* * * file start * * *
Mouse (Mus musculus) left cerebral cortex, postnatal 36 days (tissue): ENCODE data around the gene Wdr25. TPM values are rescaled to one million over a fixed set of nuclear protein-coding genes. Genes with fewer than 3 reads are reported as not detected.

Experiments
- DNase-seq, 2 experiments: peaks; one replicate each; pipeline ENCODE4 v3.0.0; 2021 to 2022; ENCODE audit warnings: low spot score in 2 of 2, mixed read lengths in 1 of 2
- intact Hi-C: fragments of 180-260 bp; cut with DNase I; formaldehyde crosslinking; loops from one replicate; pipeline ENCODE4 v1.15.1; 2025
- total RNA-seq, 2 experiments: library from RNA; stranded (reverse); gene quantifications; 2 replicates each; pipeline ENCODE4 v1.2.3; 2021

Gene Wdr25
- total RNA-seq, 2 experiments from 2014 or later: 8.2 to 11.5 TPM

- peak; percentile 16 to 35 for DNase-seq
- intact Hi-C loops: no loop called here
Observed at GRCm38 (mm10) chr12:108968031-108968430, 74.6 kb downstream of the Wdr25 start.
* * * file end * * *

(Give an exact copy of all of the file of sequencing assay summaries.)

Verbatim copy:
Mouse (Mus musculus) left cerebral cortex, postnatal 36 days (tissue): ENCODE data around the gene Wdr25. TPM values are rescaled to one million over a fixed set of nuclear protein-coding genes. Genes with fewer than 3 reads are reported as not detected.

Experiments
- DNase-seq, 2 experiments: peaks; one replicate each; pipeline ENCODE4 v3.0.0; 2021 to 2022; ENCODE audit warnings: low spot score in 2 of 2, mixed read lengths in 1 of 2
- intact Hi-C: fragments of 180-260 bp; cut with DNase I; formaldehyde crosslinking; loops from one replicate; pipeline ENCODE4 v1.15.1; 2025
- total RNA-seq, 2 experiments: library from RNA; stranded (reverse); gene quantifications; 2 replicates each; pipeline ENCODE4 v1.2.3; 2021

Gene Wdr25
- total RNA-seq, 2 experiments from 2014 or later: 8.2 to 11.5 TPM

- peak; percentile 16 to 35 for DNase-seq
- intact Hi-C loops: no loop called here
Observed at GRCm38 (mm10) chr12:108968031-108968430, 74.6 kb downstream of the Wdr25 start.